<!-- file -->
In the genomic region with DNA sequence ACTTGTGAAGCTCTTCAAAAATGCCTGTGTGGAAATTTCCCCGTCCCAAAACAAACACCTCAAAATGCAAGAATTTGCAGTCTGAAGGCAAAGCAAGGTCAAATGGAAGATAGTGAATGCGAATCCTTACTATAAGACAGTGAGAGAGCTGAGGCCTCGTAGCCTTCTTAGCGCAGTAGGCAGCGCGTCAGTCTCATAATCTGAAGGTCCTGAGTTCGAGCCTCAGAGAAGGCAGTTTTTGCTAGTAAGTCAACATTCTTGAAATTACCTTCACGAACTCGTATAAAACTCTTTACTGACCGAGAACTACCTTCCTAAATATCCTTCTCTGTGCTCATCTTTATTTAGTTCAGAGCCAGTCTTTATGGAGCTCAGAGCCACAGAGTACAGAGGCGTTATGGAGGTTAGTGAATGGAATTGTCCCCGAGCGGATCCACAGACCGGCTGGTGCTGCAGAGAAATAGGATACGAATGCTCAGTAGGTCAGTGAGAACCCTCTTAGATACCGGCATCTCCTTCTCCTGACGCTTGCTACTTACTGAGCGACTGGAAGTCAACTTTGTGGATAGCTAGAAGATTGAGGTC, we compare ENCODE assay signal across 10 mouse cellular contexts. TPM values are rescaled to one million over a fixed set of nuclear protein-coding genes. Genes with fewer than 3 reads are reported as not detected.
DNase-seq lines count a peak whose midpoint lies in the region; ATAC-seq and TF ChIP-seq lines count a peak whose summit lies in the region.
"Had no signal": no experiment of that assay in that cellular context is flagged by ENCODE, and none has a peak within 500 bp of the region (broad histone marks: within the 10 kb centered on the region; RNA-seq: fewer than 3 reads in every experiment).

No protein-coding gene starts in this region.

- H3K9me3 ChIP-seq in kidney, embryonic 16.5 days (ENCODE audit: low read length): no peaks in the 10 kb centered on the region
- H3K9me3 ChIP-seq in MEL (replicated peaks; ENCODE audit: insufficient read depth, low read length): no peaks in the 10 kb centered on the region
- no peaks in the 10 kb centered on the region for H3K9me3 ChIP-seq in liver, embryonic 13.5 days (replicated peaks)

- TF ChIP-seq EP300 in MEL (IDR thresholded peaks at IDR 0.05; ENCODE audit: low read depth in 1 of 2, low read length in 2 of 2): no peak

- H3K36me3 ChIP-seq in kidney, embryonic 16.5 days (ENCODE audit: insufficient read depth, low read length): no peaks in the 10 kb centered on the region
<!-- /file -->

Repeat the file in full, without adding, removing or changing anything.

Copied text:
In the genomic region with DNA sequence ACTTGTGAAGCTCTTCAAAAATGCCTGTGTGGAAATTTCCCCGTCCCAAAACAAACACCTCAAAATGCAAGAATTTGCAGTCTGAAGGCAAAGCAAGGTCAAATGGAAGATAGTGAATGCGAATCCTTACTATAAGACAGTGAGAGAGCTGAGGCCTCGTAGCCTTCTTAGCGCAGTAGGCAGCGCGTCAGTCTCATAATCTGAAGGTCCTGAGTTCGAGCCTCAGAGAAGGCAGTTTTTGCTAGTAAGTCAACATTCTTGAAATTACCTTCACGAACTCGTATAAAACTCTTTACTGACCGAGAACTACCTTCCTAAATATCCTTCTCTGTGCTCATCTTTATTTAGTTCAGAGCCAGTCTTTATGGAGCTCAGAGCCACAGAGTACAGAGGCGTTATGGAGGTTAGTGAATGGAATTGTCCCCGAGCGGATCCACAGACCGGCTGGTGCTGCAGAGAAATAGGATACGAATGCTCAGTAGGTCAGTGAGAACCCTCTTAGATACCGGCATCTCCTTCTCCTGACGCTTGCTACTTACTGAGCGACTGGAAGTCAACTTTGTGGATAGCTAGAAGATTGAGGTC, we compare ENCODE assay signal across 10 mouse cellular contexts. TPM values are rescaled to one million over a fixed set of nuclear protein-coding genes. Genes with fewer than 3 reads are reported as not detected.
DNase-seq lines count a peak whose midpoint lies in the region; ATAC-seq and TF ChIP-seq lines count a peak whose summit lies in the region.
"Had no signal": no experiment of that assay in that cellular context is flagged by ENCODE, and none has a peak within 500 bp of the region (broad histone marks: within the 10 kb centered on the region; RNA-seq: fewer than 3 reads in every experiment).

No protein-coding gene starts in this region.

- H3K9me3 ChIP-seq in kidney, embryonic 16.5 days (ENCODE audit: low read length): no peaks in the 10 kb centered on the region
- H3K9me3 ChIP-seq in MEL (replicated peaks; ENCODE audit: insufficient read depth, low read length): no peaks in the 10 kb centered on the region
- no peaks in the 10 kb centered on the region for H3K9me3 ChIP-seq in liver, embryonic 13.5 days (replicated peaks)

- TF ChIP-seq EP300 in MEL (IDR thresholded peaks at IDR 0.05; ENCODE audit: low read depth in 1 of 2, low read length in 2 of 2): no peak

- H3K36me3 ChIP-seq in kidney, embryonic 16.5 days (ENCODE audit: insufficient read depth, low read length): no peaks in the 10 kb centered on the region